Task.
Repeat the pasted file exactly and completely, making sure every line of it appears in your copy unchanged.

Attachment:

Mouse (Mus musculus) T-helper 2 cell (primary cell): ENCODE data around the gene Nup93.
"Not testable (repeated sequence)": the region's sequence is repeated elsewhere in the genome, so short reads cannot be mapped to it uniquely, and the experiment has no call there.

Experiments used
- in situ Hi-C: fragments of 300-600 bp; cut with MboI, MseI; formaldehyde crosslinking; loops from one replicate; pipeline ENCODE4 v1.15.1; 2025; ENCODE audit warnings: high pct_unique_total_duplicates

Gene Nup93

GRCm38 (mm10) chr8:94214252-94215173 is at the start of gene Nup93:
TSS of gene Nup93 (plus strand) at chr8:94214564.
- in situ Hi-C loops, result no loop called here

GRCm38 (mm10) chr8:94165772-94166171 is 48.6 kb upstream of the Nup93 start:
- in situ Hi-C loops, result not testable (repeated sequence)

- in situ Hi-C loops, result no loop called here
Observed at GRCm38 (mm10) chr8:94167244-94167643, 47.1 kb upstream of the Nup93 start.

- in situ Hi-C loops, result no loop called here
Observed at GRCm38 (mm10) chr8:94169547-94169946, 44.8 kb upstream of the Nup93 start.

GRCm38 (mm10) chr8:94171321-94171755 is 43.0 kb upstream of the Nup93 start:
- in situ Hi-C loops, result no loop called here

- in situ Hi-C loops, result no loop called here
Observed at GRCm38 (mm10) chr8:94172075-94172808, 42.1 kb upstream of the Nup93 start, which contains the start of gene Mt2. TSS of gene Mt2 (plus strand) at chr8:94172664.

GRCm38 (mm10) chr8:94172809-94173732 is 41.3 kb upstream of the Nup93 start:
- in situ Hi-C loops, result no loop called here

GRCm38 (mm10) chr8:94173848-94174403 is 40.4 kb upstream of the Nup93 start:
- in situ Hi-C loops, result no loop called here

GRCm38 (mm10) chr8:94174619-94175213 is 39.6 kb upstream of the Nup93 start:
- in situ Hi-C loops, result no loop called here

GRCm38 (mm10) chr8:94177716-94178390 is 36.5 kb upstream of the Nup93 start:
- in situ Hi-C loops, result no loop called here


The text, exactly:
Mouse (Mus musculus) T-helper 2 cell (primary cell): ENCODE data around the gene Nup93.
"Not testable (repeated sequence)": the region's sequence is repeated elsewhere in the genome, so short reads cannot be mapped to it uniquely, and the experiment has no call there.

Experiments used
- in situ Hi-C: fragments of 300-600 bp; cut with MboI, MseI; formaldehyde crosslinking; loops from one replicate; pipeline ENCODE4 v1.15.1; 2025; ENCODE audit warnings: high pct_unique_total_duplicates

Gene Nup93

GRCm38 (mm10) chr8:94214252-94215173 is at the start of gene Nup93:
TSS of gene Nup93 (plus strand) at chr8:94214564.
- in situ Hi-C loops, result no loop called here

GRCm38 (mm10) chr8:94165772-94166171 is 48.6 kb upstream of the Nup93 start:
- in situ Hi-C loops, result not testable (repeated sequence)

- in situ Hi-C loops, result no loop called here
Observed at GRCm38 (mm10) chr8:94167244-94167643, 47.1 kb upstream of the Nup93 start.

- in situ Hi-C loops, result no loop called here
Observed at GRCm38 (mm10) chr8:94169547-94169946, 44.8 kb upstream of the Nup93 start.

GRCm38 (mm10) chr8:94171321-94171755 is 43.0 kb upstream of the Nup93 start:
- in situ Hi-C loops, result no loop called here

- in situ Hi-C loops, result no loop called here
Observed at GRCm38 (mm10) chr8:94172075-94172808, 42.1 kb upstream of the Nup93 start, which contains the start of gene Mt2. TSS of gene Mt2 (plus strand) at chr8:94172664.

GRCm38 (mm10) chr8:94172809-94173732 is 41.3 kb upstream of the Nup93 start:
- in situ Hi-C loops, result no loop called here

GRCm38 (mm10) chr8:94173848-94174403 is 40.4 kb upstream of the Nup93 start:
- in situ Hi-C loops, result no loop called here

GRCm38 (mm10) chr8:94174619-94175213 is 39.6 kb upstream of the Nup93 start:
- in situ Hi-C loops, result no loop called here

GRCm38 (mm10) chr8:94177716-94178390 is 36.5 kb upstream of the Nup93 start:
- in situ Hi-C loops, result no loop called here